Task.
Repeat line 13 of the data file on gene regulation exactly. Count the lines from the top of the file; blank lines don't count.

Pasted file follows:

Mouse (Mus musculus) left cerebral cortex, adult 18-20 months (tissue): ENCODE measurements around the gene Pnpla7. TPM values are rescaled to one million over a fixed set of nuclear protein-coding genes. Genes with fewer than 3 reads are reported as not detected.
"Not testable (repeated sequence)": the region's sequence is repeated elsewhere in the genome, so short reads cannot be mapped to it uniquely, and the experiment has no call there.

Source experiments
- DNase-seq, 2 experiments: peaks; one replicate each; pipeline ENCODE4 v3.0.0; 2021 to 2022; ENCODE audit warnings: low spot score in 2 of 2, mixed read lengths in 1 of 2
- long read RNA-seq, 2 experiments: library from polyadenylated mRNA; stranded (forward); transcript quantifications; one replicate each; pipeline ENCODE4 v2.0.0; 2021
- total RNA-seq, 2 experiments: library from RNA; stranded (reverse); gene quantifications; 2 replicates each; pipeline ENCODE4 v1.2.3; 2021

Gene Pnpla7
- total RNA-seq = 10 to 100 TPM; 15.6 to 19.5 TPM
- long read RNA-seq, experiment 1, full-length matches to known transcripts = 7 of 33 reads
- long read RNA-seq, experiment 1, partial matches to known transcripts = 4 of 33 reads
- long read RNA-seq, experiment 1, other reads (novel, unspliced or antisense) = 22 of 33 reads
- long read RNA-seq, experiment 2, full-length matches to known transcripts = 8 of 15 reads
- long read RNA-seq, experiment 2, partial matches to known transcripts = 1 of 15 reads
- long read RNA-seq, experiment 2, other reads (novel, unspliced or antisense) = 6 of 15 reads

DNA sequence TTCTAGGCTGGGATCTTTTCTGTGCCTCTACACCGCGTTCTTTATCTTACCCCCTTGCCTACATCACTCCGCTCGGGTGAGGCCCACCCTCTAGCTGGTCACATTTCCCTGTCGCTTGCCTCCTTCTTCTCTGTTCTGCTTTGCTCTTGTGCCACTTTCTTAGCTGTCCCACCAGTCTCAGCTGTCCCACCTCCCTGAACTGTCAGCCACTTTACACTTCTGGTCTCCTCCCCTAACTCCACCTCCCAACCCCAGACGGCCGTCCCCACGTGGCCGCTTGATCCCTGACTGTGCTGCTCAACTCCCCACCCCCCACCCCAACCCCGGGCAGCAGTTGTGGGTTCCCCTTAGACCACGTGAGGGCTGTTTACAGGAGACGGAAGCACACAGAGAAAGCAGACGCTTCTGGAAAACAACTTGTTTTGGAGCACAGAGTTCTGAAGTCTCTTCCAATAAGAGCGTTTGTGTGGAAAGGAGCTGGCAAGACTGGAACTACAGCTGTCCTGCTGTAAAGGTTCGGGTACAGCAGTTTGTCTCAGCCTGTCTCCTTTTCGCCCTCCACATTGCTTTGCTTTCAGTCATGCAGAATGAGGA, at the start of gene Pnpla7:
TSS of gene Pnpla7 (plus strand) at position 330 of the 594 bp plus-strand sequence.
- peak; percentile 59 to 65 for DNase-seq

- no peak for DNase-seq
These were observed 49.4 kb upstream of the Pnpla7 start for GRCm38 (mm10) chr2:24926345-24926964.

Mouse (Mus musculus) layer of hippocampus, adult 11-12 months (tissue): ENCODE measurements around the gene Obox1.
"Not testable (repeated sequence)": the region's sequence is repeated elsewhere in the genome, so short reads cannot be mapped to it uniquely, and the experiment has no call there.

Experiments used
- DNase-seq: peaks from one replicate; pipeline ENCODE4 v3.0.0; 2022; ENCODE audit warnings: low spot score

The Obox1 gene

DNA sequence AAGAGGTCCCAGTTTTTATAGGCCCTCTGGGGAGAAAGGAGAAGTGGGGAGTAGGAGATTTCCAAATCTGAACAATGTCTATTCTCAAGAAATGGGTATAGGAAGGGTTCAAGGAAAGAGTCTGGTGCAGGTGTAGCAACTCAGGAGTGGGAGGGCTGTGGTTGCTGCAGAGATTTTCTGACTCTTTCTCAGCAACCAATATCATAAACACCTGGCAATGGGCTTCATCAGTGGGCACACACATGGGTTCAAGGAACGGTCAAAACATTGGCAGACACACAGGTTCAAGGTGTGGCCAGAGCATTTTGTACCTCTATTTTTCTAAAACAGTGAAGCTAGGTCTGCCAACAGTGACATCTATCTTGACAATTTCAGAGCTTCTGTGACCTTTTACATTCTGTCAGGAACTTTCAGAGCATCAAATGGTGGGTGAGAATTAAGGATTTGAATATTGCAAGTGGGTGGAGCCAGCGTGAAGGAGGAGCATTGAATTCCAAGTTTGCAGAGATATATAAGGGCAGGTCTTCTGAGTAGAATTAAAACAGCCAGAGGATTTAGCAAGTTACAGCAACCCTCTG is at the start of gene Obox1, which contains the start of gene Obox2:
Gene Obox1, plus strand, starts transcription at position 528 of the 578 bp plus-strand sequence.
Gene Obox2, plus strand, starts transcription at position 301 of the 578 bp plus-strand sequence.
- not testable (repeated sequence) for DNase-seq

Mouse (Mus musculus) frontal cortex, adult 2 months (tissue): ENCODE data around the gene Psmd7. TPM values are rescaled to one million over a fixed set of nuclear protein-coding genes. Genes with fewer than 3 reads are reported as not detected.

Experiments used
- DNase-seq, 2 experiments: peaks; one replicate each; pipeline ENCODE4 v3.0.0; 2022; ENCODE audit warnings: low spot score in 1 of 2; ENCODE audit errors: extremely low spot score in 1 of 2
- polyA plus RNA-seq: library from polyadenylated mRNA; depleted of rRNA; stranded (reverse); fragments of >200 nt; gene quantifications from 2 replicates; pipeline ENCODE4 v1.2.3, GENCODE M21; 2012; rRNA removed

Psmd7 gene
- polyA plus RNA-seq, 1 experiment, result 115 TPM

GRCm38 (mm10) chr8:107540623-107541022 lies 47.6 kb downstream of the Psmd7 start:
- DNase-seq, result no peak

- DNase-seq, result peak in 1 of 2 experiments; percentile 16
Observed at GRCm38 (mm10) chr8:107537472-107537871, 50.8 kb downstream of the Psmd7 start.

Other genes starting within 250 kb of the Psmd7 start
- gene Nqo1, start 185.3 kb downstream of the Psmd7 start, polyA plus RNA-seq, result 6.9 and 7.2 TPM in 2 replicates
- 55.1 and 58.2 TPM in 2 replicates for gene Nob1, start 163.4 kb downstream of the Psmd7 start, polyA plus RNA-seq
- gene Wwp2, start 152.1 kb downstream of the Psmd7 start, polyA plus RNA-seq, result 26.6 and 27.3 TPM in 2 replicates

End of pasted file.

- long read RNA-seq, experiment 2, partial matches to known transcripts = 1 of 15 reads